Noam Chomsky is the original libertarian socialist; back when libertarianism was applied to left-wing causes and was carried by names like Nestor Makhno and the CNT-FIA. Chomsky has always been class conscious, and has made his mark in a number of different fields, among them political philosophy.
The class warfare is a constant feature of Chomsky’s outlook; nowhere is this better illustrated than a recent Salon piece, that’s reprinted from the second edition of his book, Occupy: Rebellion, Class War and Solidarity. It run the gamut from organized labor to the Keystone XL pipeline, but of special interest is Chomsky’s take on the class war that’s ongoing in this country right now.
Chomsky notes in the excerpt that you’re not supposed to use the term “working class;” rather, you’re supposed to use the term “middle class,” since middle class helps to “diminish the understanding that there’s a class war going on.” The notion that the middle class is part of the problem isn’t a new one; traditional communist and Marxist philosophy makes not of it, as well. The middle class will always side with the bourgeois over the workers, and by placing the emphasis on them, you shift the emphasis away from the workers. That’s what Chomsky is hitting at, but it goes much deeper; we’ve always been fighting a bitter class war, but it’s rare that it gets recognized as such.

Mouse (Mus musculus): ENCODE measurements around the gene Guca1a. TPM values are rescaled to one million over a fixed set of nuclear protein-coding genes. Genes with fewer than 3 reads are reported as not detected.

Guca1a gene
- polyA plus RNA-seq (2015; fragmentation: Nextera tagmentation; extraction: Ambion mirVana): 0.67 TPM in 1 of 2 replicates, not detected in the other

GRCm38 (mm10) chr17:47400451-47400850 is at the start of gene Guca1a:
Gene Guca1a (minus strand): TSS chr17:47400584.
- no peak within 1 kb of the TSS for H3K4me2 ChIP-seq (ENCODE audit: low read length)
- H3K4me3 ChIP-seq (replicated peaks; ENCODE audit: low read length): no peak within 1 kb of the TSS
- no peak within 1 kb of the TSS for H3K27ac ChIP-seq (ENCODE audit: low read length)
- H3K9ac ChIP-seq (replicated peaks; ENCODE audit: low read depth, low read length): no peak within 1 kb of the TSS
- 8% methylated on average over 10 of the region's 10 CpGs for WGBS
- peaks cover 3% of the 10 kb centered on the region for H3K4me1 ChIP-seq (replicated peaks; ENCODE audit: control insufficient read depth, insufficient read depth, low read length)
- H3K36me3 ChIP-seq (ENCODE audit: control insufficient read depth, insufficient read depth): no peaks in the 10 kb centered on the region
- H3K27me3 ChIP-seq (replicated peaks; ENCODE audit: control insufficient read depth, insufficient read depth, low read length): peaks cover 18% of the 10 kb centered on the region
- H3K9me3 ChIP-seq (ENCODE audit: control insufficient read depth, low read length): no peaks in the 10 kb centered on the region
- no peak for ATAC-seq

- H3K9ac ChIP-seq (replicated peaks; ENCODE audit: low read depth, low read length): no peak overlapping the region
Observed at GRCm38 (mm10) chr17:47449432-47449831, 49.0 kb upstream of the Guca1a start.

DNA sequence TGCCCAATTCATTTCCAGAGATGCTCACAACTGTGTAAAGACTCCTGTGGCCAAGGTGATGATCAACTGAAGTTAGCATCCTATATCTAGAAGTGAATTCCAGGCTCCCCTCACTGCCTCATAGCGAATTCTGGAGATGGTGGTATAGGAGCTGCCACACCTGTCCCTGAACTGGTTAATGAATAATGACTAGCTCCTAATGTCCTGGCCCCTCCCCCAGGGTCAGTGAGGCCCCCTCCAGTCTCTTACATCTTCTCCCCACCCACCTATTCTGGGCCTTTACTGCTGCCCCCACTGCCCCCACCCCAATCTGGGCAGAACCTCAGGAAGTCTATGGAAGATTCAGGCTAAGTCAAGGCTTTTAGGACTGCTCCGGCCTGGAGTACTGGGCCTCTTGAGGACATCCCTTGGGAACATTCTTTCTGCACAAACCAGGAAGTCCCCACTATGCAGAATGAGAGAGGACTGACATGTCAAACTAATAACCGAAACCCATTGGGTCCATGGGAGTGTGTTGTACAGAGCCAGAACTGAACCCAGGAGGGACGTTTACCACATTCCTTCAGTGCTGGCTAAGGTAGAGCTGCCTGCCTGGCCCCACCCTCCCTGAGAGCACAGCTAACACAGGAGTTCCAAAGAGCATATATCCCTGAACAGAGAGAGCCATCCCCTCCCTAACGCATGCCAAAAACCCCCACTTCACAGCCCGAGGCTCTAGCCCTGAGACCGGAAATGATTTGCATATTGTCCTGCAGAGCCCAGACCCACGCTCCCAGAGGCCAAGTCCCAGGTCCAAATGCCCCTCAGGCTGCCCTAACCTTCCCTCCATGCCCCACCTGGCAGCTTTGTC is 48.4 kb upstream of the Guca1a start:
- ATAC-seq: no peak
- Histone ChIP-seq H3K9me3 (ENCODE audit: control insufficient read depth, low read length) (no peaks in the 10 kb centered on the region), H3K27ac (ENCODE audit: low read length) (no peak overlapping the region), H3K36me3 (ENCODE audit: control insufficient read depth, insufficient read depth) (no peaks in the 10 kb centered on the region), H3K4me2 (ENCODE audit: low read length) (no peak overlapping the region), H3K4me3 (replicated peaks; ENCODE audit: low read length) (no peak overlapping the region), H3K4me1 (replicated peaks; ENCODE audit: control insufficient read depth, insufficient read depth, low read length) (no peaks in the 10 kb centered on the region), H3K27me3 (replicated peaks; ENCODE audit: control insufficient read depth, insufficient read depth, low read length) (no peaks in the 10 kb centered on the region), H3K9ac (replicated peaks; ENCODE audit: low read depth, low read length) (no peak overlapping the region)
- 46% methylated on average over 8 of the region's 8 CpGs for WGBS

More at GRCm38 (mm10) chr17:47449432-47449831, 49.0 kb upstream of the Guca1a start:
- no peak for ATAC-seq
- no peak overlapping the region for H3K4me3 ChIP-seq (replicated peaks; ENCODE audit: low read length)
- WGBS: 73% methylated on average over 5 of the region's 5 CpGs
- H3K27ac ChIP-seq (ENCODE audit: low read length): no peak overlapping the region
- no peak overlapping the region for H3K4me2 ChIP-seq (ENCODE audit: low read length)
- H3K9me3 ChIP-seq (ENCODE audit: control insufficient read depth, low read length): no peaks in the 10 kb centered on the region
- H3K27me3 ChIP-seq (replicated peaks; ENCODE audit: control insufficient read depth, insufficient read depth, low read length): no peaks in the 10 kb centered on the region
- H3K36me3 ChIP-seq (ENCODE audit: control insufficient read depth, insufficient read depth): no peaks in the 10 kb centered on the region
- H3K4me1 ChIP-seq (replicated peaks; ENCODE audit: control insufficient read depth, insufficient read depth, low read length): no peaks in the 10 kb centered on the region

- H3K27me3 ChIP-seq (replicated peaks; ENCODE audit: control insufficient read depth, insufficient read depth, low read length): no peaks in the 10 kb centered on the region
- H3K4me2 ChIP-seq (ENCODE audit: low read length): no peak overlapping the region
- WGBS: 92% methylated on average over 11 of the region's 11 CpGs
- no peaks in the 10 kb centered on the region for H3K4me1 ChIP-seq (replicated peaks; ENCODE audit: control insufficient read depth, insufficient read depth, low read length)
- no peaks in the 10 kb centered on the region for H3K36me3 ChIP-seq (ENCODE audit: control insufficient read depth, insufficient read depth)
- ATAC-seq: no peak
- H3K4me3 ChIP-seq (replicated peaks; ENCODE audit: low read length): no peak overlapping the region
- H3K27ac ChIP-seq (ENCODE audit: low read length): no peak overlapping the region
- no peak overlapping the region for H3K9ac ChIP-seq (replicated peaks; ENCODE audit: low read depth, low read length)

It’s also a one-sided war, as he notes, but that’s only because the other side has chosen not to participate:
It’s true that there was a one-sided class war, and that’s because the other side hadn’t chosen to participate, so the union leadership had for years pursued a policy of making a compact with the corporations, in which their workers, say the autoworkers—would get certain benefits like fairly decent wages, health benefits and so on. But it wouldn’t engage the general class structure. In fact, that’s one of the reasons why Canada has a national health program and the United States doesn’t. The same unions on the other side of the border were calling for health care for everybody. Here they were calling for health care for themselves and they got it. Of course, it’s a compact with corporations that the corporations can break anytime they want, and by the 1970s they were planning to break it and we’ve seen what has happened since.